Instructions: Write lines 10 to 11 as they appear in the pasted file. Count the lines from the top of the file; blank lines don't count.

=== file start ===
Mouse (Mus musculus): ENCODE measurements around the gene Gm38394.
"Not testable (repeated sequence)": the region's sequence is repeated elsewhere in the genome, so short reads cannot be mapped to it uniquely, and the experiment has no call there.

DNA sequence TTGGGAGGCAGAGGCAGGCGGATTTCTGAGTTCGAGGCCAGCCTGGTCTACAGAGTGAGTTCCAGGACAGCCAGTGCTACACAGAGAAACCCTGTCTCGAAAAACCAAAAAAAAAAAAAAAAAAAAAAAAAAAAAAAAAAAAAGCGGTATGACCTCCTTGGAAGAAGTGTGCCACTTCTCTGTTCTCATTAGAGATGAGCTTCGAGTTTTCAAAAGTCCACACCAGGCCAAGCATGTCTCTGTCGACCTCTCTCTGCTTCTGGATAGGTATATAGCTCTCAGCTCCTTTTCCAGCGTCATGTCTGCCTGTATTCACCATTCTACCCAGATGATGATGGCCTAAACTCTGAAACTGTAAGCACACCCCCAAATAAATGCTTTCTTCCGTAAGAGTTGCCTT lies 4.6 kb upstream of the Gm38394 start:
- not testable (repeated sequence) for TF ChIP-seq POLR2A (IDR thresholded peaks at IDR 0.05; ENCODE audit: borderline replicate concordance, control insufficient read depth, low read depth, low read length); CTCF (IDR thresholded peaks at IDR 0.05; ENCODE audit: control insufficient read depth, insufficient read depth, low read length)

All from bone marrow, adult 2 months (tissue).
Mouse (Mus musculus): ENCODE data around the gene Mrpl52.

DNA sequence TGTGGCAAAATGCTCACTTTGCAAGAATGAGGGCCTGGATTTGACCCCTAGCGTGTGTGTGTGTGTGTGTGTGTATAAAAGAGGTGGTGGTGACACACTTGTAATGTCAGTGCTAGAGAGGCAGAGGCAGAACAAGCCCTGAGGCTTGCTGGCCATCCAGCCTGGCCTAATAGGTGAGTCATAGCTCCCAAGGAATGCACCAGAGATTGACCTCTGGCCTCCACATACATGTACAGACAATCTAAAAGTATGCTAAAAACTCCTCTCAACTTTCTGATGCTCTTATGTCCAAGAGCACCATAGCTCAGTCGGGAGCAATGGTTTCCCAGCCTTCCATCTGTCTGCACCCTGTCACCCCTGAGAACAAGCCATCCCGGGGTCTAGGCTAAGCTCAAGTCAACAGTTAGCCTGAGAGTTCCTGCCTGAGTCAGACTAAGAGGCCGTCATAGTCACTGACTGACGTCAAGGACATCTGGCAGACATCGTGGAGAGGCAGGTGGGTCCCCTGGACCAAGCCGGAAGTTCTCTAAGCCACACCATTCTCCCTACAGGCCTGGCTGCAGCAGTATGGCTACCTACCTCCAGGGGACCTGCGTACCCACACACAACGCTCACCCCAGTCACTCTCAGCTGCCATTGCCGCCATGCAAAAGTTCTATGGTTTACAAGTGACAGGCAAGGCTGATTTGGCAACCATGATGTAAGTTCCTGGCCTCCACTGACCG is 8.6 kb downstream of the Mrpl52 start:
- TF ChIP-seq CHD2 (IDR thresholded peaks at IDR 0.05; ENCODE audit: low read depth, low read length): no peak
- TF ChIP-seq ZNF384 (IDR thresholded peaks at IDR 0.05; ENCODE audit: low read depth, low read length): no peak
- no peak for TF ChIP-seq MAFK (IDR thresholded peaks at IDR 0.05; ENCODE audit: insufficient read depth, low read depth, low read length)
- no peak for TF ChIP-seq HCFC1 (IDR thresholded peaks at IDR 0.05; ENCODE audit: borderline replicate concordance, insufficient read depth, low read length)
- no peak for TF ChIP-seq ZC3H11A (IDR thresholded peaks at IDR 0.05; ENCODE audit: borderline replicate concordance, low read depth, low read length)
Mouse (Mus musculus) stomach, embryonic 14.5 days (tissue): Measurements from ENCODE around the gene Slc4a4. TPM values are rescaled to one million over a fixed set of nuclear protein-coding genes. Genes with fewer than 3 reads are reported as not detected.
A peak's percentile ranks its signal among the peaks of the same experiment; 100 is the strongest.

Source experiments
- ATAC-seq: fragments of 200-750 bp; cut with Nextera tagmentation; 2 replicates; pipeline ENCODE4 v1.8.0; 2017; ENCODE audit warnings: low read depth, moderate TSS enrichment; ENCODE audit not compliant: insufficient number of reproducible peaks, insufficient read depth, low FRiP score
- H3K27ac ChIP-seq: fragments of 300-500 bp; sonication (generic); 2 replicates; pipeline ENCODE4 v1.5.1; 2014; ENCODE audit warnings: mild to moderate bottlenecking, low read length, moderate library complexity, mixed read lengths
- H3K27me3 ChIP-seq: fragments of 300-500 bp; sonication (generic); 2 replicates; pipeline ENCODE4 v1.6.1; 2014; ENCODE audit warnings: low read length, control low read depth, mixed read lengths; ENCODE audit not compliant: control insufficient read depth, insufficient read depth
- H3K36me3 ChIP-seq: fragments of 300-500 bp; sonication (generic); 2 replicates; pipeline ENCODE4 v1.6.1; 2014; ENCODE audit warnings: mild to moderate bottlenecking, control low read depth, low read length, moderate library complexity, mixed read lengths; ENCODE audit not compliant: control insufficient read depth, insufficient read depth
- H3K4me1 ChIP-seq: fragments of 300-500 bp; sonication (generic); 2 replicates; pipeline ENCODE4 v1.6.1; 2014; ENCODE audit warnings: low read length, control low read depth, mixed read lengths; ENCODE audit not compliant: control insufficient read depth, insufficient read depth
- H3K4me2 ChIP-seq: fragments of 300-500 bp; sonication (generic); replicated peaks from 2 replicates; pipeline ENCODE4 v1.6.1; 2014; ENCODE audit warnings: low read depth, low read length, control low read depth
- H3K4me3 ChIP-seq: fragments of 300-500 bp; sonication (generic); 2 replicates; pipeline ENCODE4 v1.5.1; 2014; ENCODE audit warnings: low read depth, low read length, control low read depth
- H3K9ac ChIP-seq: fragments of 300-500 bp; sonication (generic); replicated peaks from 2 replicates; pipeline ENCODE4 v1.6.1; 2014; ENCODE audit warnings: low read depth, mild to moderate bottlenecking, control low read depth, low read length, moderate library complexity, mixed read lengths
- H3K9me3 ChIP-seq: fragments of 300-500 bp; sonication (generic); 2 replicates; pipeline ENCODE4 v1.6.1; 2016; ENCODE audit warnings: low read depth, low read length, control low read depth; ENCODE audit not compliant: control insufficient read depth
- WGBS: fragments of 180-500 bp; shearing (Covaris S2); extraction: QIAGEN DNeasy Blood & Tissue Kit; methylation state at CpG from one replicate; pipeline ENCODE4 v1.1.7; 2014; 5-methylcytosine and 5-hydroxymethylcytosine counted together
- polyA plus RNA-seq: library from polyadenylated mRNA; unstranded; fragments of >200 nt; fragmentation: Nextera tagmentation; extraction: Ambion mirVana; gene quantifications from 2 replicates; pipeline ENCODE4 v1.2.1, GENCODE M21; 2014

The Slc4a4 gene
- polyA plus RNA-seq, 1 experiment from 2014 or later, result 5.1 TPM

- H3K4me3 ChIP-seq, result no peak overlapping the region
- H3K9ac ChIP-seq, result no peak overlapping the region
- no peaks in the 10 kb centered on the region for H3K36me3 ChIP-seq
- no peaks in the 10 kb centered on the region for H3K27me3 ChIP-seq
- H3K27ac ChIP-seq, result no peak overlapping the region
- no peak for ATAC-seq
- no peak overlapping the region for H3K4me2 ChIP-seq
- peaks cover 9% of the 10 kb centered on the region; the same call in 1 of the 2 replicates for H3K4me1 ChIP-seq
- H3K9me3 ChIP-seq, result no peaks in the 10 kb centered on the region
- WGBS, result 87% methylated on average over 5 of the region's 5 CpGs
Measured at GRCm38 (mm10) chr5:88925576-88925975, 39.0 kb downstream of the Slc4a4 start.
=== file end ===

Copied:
- no peak for TF ChIP-seq MAFK (IDR thresholded peaks at IDR 0.05; ENCODE audit: insufficient read depth, low read depth, low read length)
- no peak for TF ChIP-seq HCFC1 (IDR thresholded peaks at IDR 0.05; ENCODE audit: borderline replicate concordance, insufficient read depth, low read length)